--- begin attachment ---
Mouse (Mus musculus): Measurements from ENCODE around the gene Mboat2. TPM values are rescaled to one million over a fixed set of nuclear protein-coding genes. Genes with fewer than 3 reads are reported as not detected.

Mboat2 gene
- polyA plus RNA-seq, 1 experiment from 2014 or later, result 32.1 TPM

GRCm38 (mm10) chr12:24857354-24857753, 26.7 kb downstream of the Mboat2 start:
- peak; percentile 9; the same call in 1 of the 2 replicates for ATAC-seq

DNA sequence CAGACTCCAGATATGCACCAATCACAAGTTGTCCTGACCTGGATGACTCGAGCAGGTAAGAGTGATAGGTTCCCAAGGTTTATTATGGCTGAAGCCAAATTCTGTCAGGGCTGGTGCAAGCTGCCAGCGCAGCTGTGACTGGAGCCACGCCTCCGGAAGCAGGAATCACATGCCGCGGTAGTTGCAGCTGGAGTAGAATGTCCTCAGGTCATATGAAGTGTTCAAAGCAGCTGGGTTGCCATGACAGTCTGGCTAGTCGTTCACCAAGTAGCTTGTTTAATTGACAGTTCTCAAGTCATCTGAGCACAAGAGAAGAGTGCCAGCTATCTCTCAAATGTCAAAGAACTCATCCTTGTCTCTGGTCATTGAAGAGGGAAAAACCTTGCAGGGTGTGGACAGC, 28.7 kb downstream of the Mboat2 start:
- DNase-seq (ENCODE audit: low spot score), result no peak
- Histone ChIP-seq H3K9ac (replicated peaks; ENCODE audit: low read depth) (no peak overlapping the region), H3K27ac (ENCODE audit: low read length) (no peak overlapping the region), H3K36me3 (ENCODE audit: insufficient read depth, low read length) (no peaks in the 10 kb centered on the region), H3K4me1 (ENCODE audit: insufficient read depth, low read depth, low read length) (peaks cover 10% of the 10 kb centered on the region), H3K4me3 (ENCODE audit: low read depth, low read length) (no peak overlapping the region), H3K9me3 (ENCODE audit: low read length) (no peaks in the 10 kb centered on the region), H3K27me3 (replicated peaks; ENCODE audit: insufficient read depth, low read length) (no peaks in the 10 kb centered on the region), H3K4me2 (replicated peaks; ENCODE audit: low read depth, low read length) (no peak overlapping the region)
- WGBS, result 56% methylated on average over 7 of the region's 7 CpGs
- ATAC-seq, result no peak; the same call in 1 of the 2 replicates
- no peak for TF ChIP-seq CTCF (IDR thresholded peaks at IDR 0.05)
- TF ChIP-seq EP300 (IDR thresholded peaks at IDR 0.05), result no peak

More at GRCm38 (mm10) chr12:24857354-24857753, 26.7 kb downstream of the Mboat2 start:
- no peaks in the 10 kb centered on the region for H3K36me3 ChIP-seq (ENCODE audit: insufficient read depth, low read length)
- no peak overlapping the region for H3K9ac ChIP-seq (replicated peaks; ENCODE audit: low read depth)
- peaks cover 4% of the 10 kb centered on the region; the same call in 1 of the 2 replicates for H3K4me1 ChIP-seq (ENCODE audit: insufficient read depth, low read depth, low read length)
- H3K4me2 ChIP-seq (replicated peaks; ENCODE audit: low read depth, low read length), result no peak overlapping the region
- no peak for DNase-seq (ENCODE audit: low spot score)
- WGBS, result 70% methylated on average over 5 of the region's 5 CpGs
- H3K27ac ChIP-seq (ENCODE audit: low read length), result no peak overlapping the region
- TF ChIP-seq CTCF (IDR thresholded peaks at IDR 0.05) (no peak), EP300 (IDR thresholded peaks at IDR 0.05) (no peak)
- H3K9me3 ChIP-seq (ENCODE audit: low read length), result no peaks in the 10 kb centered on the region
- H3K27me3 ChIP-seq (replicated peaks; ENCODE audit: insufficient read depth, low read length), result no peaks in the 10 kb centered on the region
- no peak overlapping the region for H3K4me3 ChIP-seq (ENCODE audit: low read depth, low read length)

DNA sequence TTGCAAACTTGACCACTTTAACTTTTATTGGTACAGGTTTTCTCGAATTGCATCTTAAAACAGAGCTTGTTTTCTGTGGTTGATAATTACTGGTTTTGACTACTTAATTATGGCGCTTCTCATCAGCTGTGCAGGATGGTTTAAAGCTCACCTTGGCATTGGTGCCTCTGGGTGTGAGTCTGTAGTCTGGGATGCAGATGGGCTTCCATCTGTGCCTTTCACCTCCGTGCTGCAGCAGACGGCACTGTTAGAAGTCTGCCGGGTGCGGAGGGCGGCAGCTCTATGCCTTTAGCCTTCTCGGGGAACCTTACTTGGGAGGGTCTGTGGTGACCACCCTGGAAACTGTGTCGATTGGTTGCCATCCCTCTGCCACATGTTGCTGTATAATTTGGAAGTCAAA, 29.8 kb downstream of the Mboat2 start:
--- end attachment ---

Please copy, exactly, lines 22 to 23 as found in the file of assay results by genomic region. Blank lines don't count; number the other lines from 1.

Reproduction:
- H3K9me3 ChIP-seq (ENCODE audit: low read length), result no peaks in the 10 kb centered on the region
- H3K27me3 ChIP-seq (replicated peaks; ENCODE audit: insufficient read depth, low read length), result no peaks in the 10 kb centered on the region